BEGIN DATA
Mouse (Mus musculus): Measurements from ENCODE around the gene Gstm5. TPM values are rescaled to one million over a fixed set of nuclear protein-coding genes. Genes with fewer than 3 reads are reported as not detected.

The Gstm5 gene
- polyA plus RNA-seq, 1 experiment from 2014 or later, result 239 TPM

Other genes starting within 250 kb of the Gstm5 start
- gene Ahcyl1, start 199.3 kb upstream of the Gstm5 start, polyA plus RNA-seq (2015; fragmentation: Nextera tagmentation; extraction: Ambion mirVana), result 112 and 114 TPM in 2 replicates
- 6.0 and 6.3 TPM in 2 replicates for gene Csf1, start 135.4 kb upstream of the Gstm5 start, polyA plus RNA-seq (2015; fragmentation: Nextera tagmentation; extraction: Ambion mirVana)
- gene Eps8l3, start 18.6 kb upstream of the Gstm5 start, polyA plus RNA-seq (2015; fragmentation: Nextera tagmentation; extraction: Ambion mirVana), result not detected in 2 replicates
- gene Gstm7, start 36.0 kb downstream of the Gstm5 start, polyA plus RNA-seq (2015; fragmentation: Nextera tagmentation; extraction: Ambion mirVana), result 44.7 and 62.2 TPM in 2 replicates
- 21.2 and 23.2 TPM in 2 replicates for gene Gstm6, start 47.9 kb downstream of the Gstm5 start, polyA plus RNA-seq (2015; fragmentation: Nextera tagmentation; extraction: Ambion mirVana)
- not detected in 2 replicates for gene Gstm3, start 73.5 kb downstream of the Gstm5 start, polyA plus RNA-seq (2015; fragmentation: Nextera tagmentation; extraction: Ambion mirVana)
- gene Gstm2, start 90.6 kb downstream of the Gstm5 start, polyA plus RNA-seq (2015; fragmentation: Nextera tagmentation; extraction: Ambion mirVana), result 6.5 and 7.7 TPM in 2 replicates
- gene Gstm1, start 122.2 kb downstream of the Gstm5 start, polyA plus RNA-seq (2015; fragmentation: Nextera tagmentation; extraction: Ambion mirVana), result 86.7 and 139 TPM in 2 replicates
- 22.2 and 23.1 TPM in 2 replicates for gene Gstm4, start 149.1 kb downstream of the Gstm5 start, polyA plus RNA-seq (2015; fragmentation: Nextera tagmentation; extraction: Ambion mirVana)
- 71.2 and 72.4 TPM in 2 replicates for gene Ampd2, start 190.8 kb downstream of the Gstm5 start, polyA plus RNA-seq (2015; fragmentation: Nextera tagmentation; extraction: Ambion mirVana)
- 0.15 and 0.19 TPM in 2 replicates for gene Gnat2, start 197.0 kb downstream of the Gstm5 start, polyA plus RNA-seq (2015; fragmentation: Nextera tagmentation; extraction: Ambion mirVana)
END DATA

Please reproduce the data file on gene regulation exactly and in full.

Mouse (Mus musculus): Measurements from ENCODE around the gene Gstm5. TPM values are rescaled to one million over a fixed set of nuclear protein-coding genes. Genes with fewer than 3 reads are reported as not detected.

The Gstm5 gene
- polyA plus RNA-seq, 1 experiment from 2014 or later, result 239 TPM

Other genes starting within 250 kb of the Gstm5 start
- gene Ahcyl1, start 199.3 kb upstream of the Gstm5 start, polyA plus RNA-seq (2015; fragmentation: Nextera tagmentation; extraction: Ambion mirVana), result 112 and 114 TPM in 2 replicates
- 6.0 and 6.3 TPM in 2 replicates for gene Csf1, start 135.4 kb upstream of the Gstm5 start, polyA plus RNA-seq (2015; fragmentation: Nextera tagmentation; extraction: Ambion mirVana)
- gene Eps8l3, start 18.6 kb upstream of the Gstm5 start, polyA plus RNA-seq (2015; fragmentation: Nextera tagmentation; extraction: Ambion mirVana), result not detected in 2 replicates
- gene Gstm7, start 36.0 kb downstream of the Gstm5 start, polyA plus RNA-seq (2015; fragmentation: Nextera tagmentation; extraction: Ambion mirVana), result 44.7 and 62.2 TPM in 2 replicates
- 21.2 and 23.2 TPM in 2 replicates for gene Gstm6, start 47.9 kb downstream of the Gstm5 start, polyA plus RNA-seq (2015; fragmentation: Nextera tagmentation; extraction: Ambion mirVana)
- not detected in 2 replicates for gene Gstm3, start 73.5 kb downstream of the Gstm5 start, polyA plus RNA-seq (2015; fragmentation: Nextera tagmentation; extraction: Ambion mirVana)
- gene Gstm2, start 90.6 kb downstream of the Gstm5 start, polyA plus RNA-seq (2015; fragmentation: Nextera tagmentation; extraction: Ambion mirVana), result 6.5 and 7.7 TPM in 2 replicates
- gene Gstm1, start 122.2 kb downstream of the Gstm5 start, polyA plus RNA-seq (2015; fragmentation: Nextera tagmentation; extraction: Ambion mirVana), result 86.7 and 139 TPM in 2 replicates
- 22.2 and 23.1 TPM in 2 replicates for gene Gstm4, start 149.1 kb downstream of the Gstm5 start, polyA plus RNA-seq (2015; fragmentation: Nextera tagmentation; extraction: Ambion mirVana)
- 71.2 and 72.4 TPM in 2 replicates for gene Ampd2, start 190.8 kb downstream of the Gstm5 start, polyA plus RNA-seq (2015; fragmentation: Nextera tagmentation; extraction: Ambion mirVana)
- 0.15 and 0.19 TPM in 2 replicates for gene Gnat2, start 197.0 kb downstream of the Gstm5 start, polyA plus RNA-seq (2015; fragmentation: Nextera tagmentation; extraction: Ambion mirVana)